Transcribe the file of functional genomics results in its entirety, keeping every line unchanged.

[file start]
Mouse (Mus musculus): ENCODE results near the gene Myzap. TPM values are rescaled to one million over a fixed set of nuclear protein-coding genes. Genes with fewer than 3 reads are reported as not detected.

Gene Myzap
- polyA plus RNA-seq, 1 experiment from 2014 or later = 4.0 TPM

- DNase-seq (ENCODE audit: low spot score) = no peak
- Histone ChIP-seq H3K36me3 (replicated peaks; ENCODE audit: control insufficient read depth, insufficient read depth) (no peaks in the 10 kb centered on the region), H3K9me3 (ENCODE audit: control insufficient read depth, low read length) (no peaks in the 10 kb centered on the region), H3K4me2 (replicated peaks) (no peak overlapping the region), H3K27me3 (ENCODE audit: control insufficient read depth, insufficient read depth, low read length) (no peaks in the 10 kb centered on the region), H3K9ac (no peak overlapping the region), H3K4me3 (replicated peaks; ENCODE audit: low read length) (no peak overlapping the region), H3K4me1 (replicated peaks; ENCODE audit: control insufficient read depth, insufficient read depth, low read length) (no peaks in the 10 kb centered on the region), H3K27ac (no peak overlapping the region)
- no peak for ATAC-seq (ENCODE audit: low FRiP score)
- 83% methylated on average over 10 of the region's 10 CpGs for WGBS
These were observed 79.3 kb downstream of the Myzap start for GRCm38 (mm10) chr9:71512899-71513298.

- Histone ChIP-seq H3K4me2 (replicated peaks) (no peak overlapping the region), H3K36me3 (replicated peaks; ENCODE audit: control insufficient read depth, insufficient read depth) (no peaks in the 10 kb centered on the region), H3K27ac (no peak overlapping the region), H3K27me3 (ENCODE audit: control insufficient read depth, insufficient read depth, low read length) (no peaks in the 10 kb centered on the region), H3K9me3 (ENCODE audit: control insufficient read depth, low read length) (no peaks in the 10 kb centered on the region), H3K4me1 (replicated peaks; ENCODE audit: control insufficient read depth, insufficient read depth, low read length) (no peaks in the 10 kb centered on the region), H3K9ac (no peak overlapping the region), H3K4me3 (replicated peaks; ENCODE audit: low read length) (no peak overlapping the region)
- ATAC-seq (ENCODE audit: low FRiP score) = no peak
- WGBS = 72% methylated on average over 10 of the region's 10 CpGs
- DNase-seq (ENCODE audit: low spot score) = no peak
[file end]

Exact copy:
Mouse (Mus musculus): ENCODE results near the gene Myzap. TPM values are rescaled to one million over a fixed set of nuclear protein-coding genes. Genes with fewer than 3 reads are reported as not detected.

Gene Myzap
- polyA plus RNA-seq, 1 experiment from 2014 or later = 4.0 TPM

- DNase-seq (ENCODE audit: low spot score) = no peak
- Histone ChIP-seq H3K36me3 (replicated peaks; ENCODE audit: control insufficient read depth, insufficient read depth) (no peaks in the 10 kb centered on the region), H3K9me3 (ENCODE audit: control insufficient read depth, low read length) (no peaks in the 10 kb centered on the region), H3K4me2 (replicated peaks) (no peak overlapping the region), H3K27me3 (ENCODE audit: control insufficient read depth, insufficient read depth, low read length) (no peaks in the 10 kb centered on the region), H3K9ac (no peak overlapping the region), H3K4me3 (replicated peaks; ENCODE audit: low read length) (no peak overlapping the region), H3K4me1 (replicated peaks; ENCODE audit: control insufficient read depth, insufficient read depth, low read length) (no peaks in the 10 kb centered on the region), H3K27ac (no peak overlapping the region)
- no peak for ATAC-seq (ENCODE audit: low FRiP score)
- 83% methylated on average over 10 of the region's 10 CpGs for WGBS
These were observed 79.3 kb downstream of the Myzap start for GRCm38 (mm10) chr9:71512899-71513298.

- Histone ChIP-seq H3K4me2 (replicated peaks) (no peak overlapping the region), H3K36me3 (replicated peaks; ENCODE audit: control insufficient read depth, insufficient read depth) (no peaks in the 10 kb centered on the region), H3K27ac (no peak overlapping the region), H3K27me3 (ENCODE audit: control insufficient read depth, insufficient read depth, low read length) (no peaks in the 10 kb centered on the region), H3K9me3 (ENCODE audit: control insufficient read depth, low read length) (no peaks in the 10 kb centered on the region), H3K4me1 (replicated peaks; ENCODE audit: control insufficient read depth, insufficient read depth, low read length) (no peaks in the 10 kb centered on the region), H3K9ac (no peak overlapping the region), H3K4me3 (replicated peaks; ENCODE audit: low read length) (no peak overlapping the region)
- ATAC-seq (ENCODE audit: low FRiP score) = no peak
- WGBS = 72% methylated on average over 10 of the region's 10 CpGs
- DNase-seq (ENCODE audit: low spot score) = no peak